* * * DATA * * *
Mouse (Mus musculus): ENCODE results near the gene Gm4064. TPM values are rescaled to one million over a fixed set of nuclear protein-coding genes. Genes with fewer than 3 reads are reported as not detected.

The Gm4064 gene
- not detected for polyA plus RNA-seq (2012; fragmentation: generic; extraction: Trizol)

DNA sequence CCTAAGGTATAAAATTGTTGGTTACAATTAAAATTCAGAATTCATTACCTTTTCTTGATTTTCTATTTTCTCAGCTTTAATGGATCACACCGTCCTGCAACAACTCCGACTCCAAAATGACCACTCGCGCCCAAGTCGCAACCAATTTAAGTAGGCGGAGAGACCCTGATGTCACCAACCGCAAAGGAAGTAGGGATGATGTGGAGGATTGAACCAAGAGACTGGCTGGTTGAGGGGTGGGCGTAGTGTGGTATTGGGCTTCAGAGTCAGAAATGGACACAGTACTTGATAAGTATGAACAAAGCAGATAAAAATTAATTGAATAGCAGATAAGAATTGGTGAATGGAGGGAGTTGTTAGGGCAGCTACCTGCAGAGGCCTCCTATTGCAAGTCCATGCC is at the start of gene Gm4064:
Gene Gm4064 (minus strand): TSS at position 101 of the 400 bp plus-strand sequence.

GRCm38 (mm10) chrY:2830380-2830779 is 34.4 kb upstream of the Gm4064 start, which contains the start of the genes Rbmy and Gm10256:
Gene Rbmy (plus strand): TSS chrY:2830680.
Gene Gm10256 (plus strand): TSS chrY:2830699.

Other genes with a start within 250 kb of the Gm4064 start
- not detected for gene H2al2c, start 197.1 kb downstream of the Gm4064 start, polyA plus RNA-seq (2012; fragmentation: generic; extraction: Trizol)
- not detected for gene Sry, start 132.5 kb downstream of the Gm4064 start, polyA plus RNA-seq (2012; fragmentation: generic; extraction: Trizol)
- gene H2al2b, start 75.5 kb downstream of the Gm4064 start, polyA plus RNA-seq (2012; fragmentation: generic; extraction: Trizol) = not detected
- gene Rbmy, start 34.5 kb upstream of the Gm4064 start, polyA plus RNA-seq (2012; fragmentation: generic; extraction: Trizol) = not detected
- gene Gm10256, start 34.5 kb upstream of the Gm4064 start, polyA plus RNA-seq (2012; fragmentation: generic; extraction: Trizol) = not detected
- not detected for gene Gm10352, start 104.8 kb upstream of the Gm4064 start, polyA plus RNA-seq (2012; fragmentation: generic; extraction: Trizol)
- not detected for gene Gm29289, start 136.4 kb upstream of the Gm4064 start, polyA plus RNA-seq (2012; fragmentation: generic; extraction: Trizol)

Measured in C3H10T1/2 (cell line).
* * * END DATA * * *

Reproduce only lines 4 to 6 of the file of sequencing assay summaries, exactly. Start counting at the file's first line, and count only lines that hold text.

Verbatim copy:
DNA sequence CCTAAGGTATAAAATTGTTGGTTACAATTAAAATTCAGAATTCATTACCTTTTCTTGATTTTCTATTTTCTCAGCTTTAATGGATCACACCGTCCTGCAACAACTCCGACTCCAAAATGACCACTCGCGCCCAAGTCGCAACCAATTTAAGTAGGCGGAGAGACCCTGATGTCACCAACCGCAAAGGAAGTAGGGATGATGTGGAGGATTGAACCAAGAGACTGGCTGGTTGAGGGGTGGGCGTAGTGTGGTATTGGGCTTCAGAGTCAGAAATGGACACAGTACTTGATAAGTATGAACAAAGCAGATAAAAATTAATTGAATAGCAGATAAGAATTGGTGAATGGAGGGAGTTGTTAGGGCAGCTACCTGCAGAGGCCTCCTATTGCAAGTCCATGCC is at the start of gene Gm4064:
Gene Gm4064 (minus strand): TSS at position 101 of the 400 bp plus-strand sequence.

GRCm38 (mm10) chrY:2830380-2830779 is 34.4 kb upstream of the Gm4064 start, which contains the start of the genes Rbmy and Gm10256: